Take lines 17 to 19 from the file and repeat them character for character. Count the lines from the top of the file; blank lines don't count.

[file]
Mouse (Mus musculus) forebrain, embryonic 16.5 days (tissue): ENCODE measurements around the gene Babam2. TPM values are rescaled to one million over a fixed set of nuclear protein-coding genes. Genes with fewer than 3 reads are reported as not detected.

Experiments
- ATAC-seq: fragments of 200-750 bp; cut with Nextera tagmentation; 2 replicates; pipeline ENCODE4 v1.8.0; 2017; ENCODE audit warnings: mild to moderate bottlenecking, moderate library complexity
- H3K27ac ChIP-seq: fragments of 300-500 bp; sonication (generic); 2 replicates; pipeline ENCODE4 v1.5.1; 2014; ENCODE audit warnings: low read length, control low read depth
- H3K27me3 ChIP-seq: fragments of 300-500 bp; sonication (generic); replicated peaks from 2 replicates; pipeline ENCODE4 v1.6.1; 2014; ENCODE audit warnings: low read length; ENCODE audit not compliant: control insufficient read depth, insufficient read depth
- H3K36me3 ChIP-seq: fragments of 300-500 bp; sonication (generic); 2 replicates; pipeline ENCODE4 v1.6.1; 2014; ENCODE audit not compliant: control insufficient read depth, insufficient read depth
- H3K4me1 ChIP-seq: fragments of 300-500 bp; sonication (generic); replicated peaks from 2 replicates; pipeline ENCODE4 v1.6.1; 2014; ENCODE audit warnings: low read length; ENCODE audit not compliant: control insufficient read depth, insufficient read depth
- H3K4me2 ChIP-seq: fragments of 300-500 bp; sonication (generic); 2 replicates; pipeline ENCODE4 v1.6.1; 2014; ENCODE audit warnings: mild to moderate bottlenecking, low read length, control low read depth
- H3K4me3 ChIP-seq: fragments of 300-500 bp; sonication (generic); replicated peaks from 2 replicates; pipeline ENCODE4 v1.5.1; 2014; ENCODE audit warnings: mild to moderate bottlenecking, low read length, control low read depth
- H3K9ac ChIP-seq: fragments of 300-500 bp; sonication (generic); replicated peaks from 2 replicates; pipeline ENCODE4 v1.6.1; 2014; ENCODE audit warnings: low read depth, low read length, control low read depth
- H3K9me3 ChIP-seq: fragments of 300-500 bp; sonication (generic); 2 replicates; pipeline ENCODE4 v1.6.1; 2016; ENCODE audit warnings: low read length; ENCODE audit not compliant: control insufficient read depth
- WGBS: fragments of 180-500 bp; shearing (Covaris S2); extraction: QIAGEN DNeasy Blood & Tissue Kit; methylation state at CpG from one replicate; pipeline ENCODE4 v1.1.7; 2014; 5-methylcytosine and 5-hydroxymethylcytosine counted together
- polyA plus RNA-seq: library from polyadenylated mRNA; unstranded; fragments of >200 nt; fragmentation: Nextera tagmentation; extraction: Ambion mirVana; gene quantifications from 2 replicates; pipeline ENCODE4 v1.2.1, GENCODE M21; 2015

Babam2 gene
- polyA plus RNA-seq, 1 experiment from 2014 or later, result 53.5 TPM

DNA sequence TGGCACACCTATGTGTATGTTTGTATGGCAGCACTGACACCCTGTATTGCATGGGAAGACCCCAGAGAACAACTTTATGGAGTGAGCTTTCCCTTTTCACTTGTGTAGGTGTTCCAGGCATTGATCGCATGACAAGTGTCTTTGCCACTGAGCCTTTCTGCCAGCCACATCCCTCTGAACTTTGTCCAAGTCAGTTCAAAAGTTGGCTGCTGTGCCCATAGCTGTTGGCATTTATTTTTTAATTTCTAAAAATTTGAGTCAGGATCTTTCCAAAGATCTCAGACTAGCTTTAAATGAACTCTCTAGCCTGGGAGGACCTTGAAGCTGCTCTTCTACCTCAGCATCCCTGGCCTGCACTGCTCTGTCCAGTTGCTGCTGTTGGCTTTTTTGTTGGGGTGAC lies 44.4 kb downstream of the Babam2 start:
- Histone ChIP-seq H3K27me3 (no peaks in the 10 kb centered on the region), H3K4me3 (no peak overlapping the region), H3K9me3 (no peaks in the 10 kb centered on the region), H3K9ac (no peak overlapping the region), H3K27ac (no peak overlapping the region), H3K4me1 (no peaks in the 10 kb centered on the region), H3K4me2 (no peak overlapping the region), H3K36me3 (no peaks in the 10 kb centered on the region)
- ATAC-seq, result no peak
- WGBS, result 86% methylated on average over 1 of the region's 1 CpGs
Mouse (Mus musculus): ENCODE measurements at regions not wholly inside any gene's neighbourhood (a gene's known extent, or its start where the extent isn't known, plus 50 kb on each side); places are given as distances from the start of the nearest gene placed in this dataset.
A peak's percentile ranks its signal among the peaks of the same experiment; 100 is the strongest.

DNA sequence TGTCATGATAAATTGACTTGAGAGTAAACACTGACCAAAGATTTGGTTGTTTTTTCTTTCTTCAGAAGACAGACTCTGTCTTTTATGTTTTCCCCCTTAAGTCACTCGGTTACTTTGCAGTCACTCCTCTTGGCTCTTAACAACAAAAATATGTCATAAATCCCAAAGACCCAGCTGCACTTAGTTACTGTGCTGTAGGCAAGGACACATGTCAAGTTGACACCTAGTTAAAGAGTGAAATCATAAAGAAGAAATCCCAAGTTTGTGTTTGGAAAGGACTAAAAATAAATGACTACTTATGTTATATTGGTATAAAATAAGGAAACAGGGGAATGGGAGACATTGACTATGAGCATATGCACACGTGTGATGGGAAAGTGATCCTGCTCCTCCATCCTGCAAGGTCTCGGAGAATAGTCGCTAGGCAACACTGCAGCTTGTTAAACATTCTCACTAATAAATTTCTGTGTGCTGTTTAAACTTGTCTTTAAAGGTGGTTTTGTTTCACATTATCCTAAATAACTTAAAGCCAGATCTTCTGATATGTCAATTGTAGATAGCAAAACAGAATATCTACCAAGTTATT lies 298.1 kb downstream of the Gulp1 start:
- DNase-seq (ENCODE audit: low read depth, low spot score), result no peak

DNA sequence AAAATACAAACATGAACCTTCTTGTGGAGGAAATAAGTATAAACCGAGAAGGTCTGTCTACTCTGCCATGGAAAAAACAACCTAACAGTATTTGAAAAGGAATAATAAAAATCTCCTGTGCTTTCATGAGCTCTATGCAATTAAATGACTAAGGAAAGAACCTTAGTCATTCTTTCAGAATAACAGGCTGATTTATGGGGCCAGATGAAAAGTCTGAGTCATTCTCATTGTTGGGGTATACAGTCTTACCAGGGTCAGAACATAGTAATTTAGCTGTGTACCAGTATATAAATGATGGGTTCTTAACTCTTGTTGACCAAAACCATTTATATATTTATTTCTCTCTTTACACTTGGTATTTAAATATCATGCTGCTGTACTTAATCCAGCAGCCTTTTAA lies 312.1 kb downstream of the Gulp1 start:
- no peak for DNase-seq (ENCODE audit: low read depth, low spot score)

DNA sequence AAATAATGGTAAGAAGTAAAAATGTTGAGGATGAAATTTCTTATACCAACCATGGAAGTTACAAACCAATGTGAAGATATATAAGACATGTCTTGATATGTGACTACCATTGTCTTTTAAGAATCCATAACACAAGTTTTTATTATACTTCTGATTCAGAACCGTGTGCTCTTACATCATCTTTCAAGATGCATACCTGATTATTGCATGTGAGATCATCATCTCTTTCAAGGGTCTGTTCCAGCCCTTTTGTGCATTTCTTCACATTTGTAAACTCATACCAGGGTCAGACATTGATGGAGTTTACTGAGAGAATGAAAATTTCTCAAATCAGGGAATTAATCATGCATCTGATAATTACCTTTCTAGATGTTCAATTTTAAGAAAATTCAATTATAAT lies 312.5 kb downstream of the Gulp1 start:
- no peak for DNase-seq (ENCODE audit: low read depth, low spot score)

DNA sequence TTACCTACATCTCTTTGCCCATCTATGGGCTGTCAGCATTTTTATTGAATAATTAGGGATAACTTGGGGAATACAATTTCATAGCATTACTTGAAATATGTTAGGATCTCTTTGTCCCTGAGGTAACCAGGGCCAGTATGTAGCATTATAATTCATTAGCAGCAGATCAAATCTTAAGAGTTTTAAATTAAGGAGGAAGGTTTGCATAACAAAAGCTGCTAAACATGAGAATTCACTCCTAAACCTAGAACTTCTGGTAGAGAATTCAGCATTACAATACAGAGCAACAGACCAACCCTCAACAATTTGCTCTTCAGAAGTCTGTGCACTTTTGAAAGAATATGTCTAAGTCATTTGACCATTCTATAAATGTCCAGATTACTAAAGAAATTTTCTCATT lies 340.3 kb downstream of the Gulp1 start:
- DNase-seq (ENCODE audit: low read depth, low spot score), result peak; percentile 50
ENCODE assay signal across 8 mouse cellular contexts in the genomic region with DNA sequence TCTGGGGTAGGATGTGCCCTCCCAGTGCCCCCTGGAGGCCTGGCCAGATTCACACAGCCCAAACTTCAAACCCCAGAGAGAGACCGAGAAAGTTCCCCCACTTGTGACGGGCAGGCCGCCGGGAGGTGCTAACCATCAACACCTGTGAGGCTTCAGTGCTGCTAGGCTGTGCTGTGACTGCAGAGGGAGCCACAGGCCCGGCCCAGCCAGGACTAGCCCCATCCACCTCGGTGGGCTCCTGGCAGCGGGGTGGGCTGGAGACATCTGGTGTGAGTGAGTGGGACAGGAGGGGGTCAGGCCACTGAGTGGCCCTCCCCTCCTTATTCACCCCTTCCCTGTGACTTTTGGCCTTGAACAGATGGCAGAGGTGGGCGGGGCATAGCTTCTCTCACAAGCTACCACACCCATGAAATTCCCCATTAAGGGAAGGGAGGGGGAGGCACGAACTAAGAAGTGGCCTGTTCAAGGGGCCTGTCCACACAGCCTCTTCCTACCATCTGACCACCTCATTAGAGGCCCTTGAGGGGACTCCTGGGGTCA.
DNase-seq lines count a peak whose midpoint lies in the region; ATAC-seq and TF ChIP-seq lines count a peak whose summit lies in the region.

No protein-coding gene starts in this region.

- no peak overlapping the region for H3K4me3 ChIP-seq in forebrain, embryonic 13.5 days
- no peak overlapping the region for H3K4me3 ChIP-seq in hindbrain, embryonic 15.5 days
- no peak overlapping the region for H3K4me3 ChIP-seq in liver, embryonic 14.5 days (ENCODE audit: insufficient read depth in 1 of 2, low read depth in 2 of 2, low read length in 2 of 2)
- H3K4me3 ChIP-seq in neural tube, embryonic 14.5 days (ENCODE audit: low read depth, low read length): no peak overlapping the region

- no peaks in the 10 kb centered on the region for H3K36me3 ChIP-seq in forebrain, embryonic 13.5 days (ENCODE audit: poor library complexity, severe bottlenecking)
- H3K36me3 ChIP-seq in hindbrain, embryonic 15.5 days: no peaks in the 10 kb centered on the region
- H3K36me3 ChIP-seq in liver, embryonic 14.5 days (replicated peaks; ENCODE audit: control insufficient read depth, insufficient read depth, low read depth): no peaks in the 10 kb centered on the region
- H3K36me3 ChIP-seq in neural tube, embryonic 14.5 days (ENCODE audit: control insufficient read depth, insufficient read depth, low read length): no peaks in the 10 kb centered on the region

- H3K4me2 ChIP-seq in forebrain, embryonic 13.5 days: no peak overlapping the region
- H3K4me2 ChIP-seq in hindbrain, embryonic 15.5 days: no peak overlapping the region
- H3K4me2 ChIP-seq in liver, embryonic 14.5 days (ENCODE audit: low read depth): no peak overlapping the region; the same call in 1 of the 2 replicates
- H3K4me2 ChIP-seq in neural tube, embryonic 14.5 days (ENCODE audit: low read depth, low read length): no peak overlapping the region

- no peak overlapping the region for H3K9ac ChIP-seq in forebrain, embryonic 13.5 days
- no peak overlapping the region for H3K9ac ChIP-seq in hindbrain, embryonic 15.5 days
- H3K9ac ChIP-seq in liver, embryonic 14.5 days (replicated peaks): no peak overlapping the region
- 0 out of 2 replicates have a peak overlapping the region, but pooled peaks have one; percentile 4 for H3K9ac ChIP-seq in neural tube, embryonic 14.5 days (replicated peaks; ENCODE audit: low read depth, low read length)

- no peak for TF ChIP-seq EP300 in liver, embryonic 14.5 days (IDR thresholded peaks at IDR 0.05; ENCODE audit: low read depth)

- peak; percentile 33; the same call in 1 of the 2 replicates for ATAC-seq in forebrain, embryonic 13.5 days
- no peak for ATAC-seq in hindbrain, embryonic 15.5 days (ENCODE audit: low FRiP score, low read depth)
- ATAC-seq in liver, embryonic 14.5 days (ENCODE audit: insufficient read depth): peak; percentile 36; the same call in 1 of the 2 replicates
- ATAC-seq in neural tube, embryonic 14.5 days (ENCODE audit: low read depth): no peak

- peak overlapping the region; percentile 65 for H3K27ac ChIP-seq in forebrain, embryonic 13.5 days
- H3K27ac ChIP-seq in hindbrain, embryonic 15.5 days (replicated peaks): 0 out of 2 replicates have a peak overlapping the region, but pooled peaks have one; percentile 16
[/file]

- Histone ChIP-seq H3K27me3 (no peaks in the 10 kb centered on the region), H3K4me3 (no peak overlapping the region), H3K9me3 (no peaks in the 10 kb centered on the region), H3K9ac (no peak overlapping the region), H3K27ac (no peak overlapping the region), H3K4me1 (no peaks in the 10 kb centered on the region), H3K4me2 (no peak overlapping the region), H3K36me3 (no peaks in the 10 kb centered on the region)
- ATAC-seq, result no peak
- WGBS, result 86% methylated on average over 1 of the region's 1 CpGs